Thursday, June 19, 2008


Next winter in Nova Scotia, Canada will mark its centenary of aviation. One hundred years since the historic flight of the "Silver Dart". Our rugged and expansive country owes much of its development to aviation. The bush pilots who explored the northwest, through to the military flight schools of World War II. The technological advancement of the Avro Arrow; and our airline pioneers, Grant McConachie, Max Ward and Gordon McGregor.

The busy summer travel season begins in earnest: Welcome to your worst nightmare! Unlike climate change...experts agree! The airline industry is facing its greatest crisis. At Air Canada which announced cuts to about 8% of its staff earlier in the week, it is estimated that every time oil increases $1.00 / barrel, it costs the company an additional $26 million / year. Air Canada employees put their hearts and souls into saving their company from bankruptcy less than 4 years ago.

Air Canada and its rival WestJet are not hardly as badly off as in the United States where higher fuels, plus extra fees equal: unfriendly skies. South of the border they predict that at least one of the five remaining national airlines will shutdown by year's end. Just since last November eight U.S. carriers have stopped operations or filed for protection from creditors.

America's list of failed carriers in eight months rivals Canada's failure rate from the past nine years: Canadian Airlines, CanJet, Canada 3000, JetsGo, Greyhound Air, City Express, Roots Air, Royal Airlines and Harmony Airways. In the wake of Air Canada's retrenchment this week, a family of four travelling on Aeroplan points from Toronto to Calgary was paying $700 in surcharges and fees unrelated to their "free" flight tickets.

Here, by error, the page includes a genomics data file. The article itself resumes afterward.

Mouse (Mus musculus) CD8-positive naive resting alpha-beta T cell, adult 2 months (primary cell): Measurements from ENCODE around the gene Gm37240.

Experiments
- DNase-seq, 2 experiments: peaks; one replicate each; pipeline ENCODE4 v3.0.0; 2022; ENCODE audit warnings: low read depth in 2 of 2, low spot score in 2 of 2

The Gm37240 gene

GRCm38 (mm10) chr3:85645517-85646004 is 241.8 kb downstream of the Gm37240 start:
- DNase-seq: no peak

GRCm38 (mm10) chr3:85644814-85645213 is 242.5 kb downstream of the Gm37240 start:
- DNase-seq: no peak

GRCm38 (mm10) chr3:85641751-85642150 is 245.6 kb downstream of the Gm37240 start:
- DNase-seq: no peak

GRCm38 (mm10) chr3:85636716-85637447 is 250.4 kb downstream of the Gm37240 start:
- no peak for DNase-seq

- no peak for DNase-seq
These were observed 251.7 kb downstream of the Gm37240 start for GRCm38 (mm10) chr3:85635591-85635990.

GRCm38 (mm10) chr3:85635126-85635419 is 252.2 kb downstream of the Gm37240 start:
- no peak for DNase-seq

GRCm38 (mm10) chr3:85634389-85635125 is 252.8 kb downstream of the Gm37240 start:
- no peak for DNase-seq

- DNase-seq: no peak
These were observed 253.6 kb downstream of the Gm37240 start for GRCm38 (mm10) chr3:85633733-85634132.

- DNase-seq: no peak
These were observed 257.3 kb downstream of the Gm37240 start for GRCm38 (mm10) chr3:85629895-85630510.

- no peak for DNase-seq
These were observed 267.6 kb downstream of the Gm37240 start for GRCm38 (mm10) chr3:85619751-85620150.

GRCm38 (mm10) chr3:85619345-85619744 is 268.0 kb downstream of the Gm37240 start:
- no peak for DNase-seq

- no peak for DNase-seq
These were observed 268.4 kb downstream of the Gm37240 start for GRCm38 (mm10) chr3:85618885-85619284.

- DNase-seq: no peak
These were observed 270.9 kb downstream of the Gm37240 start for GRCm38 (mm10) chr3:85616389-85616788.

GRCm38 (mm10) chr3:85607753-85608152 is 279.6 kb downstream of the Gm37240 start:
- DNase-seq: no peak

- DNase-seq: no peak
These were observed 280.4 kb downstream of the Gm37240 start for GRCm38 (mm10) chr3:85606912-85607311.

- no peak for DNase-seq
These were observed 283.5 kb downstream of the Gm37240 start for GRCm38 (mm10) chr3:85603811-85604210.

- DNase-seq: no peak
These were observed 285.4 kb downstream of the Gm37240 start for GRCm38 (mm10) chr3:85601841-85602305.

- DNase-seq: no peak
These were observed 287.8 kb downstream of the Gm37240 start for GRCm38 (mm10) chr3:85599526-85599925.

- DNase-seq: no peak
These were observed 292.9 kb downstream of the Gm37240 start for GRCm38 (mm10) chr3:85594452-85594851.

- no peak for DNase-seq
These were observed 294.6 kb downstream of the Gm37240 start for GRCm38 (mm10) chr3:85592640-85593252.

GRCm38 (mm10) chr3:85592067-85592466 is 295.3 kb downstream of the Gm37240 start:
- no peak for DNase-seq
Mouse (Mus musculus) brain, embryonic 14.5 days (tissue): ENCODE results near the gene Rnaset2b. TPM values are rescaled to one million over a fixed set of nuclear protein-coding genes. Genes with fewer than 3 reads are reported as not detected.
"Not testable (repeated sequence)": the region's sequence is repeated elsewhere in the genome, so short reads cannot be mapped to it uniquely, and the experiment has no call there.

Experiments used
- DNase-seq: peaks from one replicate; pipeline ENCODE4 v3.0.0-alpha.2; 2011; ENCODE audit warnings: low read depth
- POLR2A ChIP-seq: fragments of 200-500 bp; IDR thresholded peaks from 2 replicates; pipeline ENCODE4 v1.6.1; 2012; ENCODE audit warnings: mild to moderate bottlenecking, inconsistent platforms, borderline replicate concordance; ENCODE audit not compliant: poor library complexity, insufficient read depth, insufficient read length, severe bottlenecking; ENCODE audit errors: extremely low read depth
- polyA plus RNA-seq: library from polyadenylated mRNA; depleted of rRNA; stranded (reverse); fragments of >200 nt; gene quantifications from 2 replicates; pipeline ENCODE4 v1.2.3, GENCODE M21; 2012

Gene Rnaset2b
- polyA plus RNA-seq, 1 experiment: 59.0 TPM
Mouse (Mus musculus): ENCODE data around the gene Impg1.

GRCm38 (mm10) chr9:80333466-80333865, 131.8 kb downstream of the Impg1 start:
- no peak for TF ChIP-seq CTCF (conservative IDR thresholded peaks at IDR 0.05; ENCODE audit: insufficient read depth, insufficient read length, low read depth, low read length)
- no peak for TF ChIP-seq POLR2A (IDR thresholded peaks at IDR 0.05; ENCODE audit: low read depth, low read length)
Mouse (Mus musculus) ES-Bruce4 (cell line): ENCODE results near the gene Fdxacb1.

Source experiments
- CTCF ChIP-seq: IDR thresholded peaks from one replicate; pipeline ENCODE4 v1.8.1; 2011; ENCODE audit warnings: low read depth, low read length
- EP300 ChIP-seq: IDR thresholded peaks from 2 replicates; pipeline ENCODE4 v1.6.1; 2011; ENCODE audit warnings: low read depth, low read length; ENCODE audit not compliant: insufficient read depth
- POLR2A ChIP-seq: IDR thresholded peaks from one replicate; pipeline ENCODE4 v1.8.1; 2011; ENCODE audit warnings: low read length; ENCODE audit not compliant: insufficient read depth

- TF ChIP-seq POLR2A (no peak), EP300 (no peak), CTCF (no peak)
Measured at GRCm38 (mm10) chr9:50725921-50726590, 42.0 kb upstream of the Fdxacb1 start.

There are fuel fees, baggage fees, security fees, fees for meals, snacks, soft drinks, headsets and seat assignment fees. Perhaps next a fee for collecting the fees! Beware, advertised discounted air fares pretty much amount to only a percentage of the total cost of the flight. Where will it end? I am not quite sure. However, American columnist Michael Mayo has a few more ideas about fees we should try to keep hidden from Air Canada: a) An Empty Seat fee. (If you're lucky enough that the seat next to you is empty, you pay $10. or get moved) b) Ice cube fees
c) Movie Ending Fee. (Flight Attendants pause the movie 10 minutes before it ends and charge $5 to show the ending). d) Lavatory Fee. ($10 to use the facilities)...and, a Landing Equipment Fee. As the plane is on final approach the pilot passes the hat because the flight is running a deficit and he's not allowed to deploy the landing gear until the flight breaks even.

That may be where it all ends.

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